Because Asperger’s Syndrome is now officially considered part of the Autism spectrum, it is possible to receive benefits which were previously unavailable. For those with Asperger’s, social security may be a viable option.
Asperger’s syndrome is in the autism spectrum scale. Those diagnosed with asperger’s syndrome display some of the same symptoms as autism such as difficulty reading emotions and communicating. Children with asperger’s syndrome, though faced with some challenges, are often highly intelligent and successful in life. Learn more about the symptoms, treatment and life of those affected by asperger’s syndrome.
Quite often it is difficult to correctly identify various disorders along the autism spectrum, including Non Verbal Learning Disorder or Aspergers. The two disorders manifest many similarities, yet possess clear differences. Language processing and comprehension are key factors in both disorders.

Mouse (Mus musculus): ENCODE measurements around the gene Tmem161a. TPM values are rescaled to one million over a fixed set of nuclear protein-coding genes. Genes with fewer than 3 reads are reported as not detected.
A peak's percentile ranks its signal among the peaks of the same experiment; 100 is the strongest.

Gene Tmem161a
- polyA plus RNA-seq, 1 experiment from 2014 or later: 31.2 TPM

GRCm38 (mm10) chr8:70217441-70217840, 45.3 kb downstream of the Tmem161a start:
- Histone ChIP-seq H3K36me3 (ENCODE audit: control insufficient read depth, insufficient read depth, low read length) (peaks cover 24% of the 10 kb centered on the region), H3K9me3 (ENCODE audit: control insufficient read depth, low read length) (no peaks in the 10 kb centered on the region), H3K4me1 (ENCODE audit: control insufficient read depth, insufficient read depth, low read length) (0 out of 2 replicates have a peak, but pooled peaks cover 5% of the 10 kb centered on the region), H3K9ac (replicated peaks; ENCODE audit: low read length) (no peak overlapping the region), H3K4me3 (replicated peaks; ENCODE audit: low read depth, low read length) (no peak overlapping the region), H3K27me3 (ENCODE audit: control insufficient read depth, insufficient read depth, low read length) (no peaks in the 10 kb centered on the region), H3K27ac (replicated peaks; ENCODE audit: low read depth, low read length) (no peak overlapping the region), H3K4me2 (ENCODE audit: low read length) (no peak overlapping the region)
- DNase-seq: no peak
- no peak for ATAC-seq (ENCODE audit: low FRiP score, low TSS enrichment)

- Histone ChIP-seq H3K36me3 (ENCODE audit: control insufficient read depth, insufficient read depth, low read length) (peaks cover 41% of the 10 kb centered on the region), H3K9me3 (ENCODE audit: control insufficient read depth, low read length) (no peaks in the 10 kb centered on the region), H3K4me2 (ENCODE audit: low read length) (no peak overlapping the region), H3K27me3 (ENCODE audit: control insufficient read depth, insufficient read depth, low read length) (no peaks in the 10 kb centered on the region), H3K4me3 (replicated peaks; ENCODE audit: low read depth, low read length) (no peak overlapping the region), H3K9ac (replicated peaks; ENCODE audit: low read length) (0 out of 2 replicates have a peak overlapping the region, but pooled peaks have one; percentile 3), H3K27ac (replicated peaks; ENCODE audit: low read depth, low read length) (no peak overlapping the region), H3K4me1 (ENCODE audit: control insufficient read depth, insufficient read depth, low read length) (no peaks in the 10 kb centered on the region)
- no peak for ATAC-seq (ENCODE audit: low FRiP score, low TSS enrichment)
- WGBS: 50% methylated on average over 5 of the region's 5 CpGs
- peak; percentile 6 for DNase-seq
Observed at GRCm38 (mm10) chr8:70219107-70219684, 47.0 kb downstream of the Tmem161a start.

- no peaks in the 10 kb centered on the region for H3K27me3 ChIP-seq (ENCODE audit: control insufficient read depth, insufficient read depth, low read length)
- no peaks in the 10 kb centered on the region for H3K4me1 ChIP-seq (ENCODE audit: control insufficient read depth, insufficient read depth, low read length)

Looking for an easy guide to the characteristics of Asperger’s Disorder? Here you’ll find an Asperger’s checklist that outlines the symptoms and characteristics of children with Asperger’s. From fine motor to social skills, these are the common symptoms you’ll find prevalent with this disorder.
What happens after an Asperger Syndrome diagnosis? If you’ve just been given this diagnosis for your child, there’s undoubtedly a lot of things going through your mind. You’re most likely overwhelmed, and hoping to find some guidance. Here’s what to do after an Asperger Syndrome diagnosis.
The lines are sometimes blurred when it comes to the similarities and differences between Asperger’s vs. autism. While both are autism spectrum disorders, and there are similarities that can be noted in autism and Asperger’s syndrome, there are some pretty big differences too.
Asperger Syndrome is characterized as a neurological disorder. This disorder is a condition that is in the family of Autism. In this article we will look at how Asperger Syndrome is diagnosed.